Reading Time: 8 mins Non-Governmental Organisations, for a long time, have played a significant role in a variety of fields ranging from disaster relief to advocacy of the marginalised and disadvantaged communities. They are currently a major part of the civil society, which bring rapid change and social transformation within the country. However, in recent decades, India has been a difficult environment for the NGOs due to vague laws that are stopping them from questioning the unjust government policies, discrimination, advocating for the rights of the marginalised communities and other deprived groups. Successive Indian governments have often tried to curb their activities. This is due to the limitations of Indian laws. Taking measures to ensure NGOs’ transparency and accountability through just laws and mechanisms can allow these organisations to work with the government, leading to the promotion of democratic values and social justice at the grass-root level.
Reading Time: 11 mins In recent years, the Indian government is passing laws and policies to promote the circular economic model. According to the report by Chatham House, a London-based Royal Institute of International Affairs, India is leading the developing nations in circular economy investments that are aimed at pursuing sustainable and climate-resilient growth and has an opportunity to save as much as 11% of its GDP annually by 2030. A clear and defined strategy to promote the circular economic model is necessary for the positive outcomes that can be acquired from the same.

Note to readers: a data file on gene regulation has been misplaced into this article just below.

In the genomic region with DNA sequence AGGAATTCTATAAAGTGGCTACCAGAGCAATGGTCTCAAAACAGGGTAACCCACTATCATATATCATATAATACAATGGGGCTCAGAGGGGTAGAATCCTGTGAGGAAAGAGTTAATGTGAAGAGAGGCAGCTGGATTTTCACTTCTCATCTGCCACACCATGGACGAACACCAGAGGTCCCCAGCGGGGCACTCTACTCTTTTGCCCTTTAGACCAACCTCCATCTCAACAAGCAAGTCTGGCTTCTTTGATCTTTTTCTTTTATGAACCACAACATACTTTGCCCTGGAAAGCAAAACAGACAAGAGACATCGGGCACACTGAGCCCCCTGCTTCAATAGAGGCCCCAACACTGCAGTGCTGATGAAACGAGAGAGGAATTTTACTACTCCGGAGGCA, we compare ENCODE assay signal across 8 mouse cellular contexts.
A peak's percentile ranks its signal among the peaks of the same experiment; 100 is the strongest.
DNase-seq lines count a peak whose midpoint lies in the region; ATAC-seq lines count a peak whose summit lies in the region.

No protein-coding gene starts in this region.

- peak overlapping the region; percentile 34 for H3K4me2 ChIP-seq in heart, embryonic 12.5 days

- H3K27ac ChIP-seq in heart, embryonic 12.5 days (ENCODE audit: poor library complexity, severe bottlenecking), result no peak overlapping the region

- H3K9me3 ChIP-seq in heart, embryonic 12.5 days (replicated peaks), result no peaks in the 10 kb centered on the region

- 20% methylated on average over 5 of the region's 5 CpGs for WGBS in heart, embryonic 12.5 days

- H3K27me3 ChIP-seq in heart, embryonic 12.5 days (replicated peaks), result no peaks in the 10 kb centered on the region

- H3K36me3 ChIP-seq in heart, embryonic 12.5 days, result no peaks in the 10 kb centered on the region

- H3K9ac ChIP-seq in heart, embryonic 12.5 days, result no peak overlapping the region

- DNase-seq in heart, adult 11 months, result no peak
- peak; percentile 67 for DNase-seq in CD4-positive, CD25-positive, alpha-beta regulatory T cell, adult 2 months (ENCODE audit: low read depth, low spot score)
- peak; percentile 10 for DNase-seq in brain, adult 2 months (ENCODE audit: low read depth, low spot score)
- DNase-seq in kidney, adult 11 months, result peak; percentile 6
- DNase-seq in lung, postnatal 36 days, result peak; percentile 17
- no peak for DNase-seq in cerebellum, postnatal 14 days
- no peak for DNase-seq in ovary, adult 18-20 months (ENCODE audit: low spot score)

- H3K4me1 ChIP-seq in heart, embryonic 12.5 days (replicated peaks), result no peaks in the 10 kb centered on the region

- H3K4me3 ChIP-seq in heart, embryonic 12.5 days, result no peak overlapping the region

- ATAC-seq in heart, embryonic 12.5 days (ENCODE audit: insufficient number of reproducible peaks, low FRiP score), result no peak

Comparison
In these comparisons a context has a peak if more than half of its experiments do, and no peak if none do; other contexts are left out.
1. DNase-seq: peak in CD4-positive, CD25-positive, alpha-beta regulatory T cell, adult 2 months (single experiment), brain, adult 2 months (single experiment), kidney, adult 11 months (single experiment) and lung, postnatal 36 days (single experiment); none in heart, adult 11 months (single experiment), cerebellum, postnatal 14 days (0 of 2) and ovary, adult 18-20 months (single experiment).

Reading Time: 7 mins In 2015, the UNGA adopted the 2030 Agenda for Sustainable Development. 193 nations, including India, are committed to the 17 Sustainable Development Goals. It broadly involves the eradication of poverty of all forms, fighting inequality and tackling climate change through inclusiveness. India has played a significant role in past years to achieve these goals and its achievement is critical for the global community as it is consists of about 17% of the world population. As per the SDG Index released by the NITI Aayog and the UN showed the nation has scored 58 – almost more the halfway mark in meeting the target set for 2030.
Reading Time: 5 mins
India is one of the fastest-growing economies in the world. However, it is consuming the limited natural resources at an unsustainable rate. India’s resource extraction is estimated to be more than three times the world average. Also, India’s material productivity is much lower than the global average. Material productivity is the ratio of output achieved compared to the inputs used. Low material productivity means the inefficient use of natural resources. It is evident that India’s economic growth is at the cost of the natural environment. National Resources Efficiency Policy seeks to solve the problem of the inefficient use of natural resources and promote recycling and reusing of available resources. With the growing demands and the increased strain on the environment, a solid policy to ensure sustainable economic growth is a need of the hour.
Reading Time: 7 mins
After its brief stint as the world’s fastest-growing economy, India’s economic growth has been slowing to all-time lows. Crisil had forecasted India’s GDP growth to be 6.3% for the fiscal year 2020. Earlier it forecasted it to be 6.9%. This comes after the GDP growth rate was at its slowest in almost 6 years. Earlier, Moody too had forecasted economic slowdown by 6.2%. From these current data, it is obvious that the Indian economy is currently facing crisis due to a combination of factors such as increased unemployment rate, rural distress, liquidity crunch, etc.
Reading Time: 4 mins
Economic Survey 2019 has brought in the Behavioural Economic Theory that provides insights to “nudge” the people to make economically and socially desirable choices. This is in contrast to the stringent economic and political policies to change the social behaviour of the people.
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